Posted By: Kaplan Financial Education
Updated: July 27, 2017
Our team recently attended think2perform’s Evolution of the Financial Advisory Practice conference in Minneapolis to learn more about key issues in financial advising. One major topic of focus was the place of robo advisors in the future of the industry. Will robo advisors replace financial advisors? ActFi’s Spencer Siegel enthusiastically argued that they will never replace financial advisors, but they can absolutely help an advisor create a better client experience. We wholeheartedly agree.
The rise of companies like Amazon and Uber has completely evolved the customer experience in recent years. As a result, the expectation that anyone can get anything they need right away in a couple of clicks on their phone or computer has expanded well beyond the retail market. Clients now expect their financial advisors to do things faster and provide a more convenient experience for them.
If customers expect rapid self-service, robo advisors can help fulfill that need. Robo advisors certainly fill a gap in the market for investors with less than $100,000 to manage by providing an affordable option for diversified investing with automatic rebalancing and tax loss harvesting. But, robo advisors cannot provide holistic financial planning services for their clients. They can’t help clients define goals and determine how to best meet those goals, nor can they provide tax or legal advice.
This is why a hybrid approach to financial advising, where advisors incorporate the use of robo advisors into their practice, is the best approach…and it benefits advisors just as much as it benefits customers. Robo advisors allow financial advisors to automate tasks like account opening, investment rebalancing, fund transfers between accounts, and tax-loss harvesting. These are tedious routine activities that you don’t want to spend your time on anyway because they take away from value-add activities you could instead be doing.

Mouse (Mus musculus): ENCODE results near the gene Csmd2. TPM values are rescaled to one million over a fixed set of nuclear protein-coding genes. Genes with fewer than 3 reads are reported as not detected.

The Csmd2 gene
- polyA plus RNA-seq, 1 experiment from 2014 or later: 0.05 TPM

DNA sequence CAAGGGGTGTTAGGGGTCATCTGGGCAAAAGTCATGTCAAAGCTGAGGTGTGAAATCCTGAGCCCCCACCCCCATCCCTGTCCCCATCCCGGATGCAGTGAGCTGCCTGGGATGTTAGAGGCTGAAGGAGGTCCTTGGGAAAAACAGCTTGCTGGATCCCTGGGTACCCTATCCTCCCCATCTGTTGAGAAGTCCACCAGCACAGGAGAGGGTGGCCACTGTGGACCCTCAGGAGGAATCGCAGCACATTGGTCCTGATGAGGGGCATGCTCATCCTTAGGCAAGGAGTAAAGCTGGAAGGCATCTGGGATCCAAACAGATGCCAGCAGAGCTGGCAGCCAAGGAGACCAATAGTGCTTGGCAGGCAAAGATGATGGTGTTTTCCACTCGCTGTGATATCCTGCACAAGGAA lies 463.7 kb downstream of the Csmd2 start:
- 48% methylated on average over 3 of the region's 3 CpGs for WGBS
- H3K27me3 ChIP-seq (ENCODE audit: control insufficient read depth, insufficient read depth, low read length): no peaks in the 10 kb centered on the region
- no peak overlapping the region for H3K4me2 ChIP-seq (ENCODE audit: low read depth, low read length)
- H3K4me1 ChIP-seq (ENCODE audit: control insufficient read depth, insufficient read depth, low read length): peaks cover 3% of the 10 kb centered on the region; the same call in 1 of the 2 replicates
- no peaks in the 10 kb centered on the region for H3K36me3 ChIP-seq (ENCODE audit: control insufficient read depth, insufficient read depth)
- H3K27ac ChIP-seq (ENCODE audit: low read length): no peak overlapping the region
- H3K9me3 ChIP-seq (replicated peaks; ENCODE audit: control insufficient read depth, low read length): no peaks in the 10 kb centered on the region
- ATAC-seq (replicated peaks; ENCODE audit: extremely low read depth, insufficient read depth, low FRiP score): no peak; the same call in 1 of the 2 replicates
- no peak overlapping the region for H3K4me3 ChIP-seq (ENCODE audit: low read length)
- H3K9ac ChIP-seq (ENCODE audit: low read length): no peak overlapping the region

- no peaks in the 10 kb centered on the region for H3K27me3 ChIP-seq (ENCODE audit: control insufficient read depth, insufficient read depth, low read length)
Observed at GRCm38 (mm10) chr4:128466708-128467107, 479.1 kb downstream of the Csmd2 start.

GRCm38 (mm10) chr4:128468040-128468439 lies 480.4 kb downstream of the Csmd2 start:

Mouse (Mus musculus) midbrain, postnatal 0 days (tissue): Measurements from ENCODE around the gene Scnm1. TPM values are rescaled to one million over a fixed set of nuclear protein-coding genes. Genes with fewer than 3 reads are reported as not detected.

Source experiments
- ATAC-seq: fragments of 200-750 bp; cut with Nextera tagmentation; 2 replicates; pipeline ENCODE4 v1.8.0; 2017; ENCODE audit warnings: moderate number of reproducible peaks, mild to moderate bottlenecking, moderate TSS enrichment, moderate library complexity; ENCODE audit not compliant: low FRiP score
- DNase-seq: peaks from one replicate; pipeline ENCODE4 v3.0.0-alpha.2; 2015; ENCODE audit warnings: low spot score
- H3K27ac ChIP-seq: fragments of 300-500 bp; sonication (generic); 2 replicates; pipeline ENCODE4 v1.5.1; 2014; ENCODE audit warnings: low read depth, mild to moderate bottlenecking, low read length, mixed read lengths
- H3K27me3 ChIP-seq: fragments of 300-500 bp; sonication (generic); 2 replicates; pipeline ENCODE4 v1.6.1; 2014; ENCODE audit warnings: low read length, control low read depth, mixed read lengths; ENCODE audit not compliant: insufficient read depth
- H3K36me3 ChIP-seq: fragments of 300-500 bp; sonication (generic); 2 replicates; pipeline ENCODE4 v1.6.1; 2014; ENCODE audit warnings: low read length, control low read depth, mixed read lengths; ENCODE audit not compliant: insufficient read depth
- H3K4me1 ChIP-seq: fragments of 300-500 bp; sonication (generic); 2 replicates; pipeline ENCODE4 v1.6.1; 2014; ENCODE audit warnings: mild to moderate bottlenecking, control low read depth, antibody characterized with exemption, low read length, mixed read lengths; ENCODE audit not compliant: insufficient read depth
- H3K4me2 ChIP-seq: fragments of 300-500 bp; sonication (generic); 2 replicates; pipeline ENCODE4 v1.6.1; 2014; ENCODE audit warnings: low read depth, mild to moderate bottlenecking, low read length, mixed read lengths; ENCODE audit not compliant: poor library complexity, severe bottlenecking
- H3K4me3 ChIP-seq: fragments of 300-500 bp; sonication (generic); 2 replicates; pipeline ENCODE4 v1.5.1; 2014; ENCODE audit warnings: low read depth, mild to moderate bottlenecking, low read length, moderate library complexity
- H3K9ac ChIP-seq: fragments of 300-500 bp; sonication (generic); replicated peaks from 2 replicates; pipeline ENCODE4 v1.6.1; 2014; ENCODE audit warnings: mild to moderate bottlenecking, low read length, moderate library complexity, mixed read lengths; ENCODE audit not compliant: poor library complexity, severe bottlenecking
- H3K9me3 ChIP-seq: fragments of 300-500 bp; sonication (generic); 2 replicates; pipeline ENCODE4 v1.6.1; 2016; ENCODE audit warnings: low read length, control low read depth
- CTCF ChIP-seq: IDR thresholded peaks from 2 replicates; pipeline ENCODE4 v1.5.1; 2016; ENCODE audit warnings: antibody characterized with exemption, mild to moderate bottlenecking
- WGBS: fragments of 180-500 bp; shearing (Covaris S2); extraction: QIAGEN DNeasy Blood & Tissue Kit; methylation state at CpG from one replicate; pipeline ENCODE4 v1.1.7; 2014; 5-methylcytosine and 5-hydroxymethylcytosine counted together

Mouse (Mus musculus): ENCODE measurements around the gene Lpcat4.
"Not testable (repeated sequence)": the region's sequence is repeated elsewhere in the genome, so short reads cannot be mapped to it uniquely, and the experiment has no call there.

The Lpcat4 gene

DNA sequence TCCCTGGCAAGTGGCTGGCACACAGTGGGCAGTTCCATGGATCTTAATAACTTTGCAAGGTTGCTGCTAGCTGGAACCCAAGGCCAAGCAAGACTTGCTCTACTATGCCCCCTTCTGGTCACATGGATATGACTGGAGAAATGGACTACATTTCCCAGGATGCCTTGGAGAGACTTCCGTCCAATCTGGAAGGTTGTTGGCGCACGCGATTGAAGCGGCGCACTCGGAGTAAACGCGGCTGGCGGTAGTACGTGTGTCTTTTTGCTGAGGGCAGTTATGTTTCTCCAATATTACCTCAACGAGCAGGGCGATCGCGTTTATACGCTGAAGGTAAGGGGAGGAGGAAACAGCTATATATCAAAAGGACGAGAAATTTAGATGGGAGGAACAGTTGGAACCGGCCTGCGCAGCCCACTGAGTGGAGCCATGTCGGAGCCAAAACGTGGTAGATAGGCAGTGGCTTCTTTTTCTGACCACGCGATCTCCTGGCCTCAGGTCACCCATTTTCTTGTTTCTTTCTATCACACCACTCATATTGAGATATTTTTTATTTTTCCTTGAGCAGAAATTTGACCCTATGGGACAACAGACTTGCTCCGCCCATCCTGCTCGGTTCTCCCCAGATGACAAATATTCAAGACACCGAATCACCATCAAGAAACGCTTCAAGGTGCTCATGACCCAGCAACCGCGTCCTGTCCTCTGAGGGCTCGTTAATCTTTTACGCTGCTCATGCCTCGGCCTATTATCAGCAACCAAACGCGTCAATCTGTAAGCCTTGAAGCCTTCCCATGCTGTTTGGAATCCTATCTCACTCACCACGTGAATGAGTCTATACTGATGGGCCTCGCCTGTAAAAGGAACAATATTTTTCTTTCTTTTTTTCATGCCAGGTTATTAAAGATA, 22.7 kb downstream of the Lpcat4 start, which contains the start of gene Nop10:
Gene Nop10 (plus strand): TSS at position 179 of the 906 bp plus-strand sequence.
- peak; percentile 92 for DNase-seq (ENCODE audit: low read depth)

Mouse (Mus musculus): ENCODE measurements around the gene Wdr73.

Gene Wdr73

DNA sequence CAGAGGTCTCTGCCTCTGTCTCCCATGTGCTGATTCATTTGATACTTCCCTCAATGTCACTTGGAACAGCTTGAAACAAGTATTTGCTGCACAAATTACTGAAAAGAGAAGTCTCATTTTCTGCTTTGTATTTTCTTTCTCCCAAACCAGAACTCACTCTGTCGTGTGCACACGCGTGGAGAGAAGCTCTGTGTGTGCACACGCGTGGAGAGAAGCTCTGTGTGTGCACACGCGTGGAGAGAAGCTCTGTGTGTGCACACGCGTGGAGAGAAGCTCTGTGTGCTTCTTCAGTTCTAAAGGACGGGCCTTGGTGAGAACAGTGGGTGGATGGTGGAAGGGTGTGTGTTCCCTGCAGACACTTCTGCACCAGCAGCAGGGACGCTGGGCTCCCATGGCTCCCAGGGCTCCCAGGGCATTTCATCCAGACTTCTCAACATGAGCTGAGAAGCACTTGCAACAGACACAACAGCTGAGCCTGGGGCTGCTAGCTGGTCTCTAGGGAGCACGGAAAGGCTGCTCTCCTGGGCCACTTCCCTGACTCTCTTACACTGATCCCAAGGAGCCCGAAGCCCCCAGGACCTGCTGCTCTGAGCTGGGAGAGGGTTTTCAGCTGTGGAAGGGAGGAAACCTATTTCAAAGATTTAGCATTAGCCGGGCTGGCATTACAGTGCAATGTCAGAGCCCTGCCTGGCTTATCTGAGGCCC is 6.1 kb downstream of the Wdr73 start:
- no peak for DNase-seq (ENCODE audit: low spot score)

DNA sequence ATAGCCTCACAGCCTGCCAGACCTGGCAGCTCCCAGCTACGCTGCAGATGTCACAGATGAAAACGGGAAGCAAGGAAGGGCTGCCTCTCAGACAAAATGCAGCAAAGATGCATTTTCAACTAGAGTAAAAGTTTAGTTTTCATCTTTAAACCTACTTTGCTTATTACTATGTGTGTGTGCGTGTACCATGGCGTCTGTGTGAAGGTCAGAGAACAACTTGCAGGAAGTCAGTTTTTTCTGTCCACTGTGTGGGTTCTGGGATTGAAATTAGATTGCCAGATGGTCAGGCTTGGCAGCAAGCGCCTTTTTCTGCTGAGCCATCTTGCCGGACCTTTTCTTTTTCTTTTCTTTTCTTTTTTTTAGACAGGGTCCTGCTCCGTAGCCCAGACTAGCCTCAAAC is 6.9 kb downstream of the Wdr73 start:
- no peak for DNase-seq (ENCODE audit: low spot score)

This allows you to instead focus your attention on what value you can bring to a client—providing the human side to financial advising. With the new DOL fiduciary standard coming soon, the shift toward holistic financial advice is going to be pivotal to success.
There are 10,000 people turning 65 in the United States every day. These baby boomer retirees will start using their retirement accounts for income; and helping investors spend their retirement dollars smartly will be an increasingly important element of an advisor’s value proposition. An asset-based fee approach leads to a decline in revenue for the advisor when the client retires, and possible temptation to provide advice that serves the advisor’s interest ahead of the client’s interest is the result. An advice-based fee model, on the other hand, would reward the advisor for unraveling the complexity of converting money from retirement accounts into retirement income, and keep the advisor in compliance with the DOL fiduciary rule.
Should advisors be afraid of robo advisors as competition? Robo advisors will definitely succeed in helping a new market of clients who have previously gone mostly ignored by advisors anyway: those who make under $100,000. Otherwise, advisors have little reason to be nervous about robo advisors if they embrace the holistic financial advice approach, which will not only make their human value-add more apparent, but keep in line with the DOL fiduciary standard rule as well.
The new DOL fiduciary rule is here! Are you prepared to handle the changes to your business model and the way you generate revenue? Learn from think2perform’s Doug Lennick how to create a competitive advantage from the DOL fiduciary rule by moving to a holistic practice with an advice-based fee model in this free download.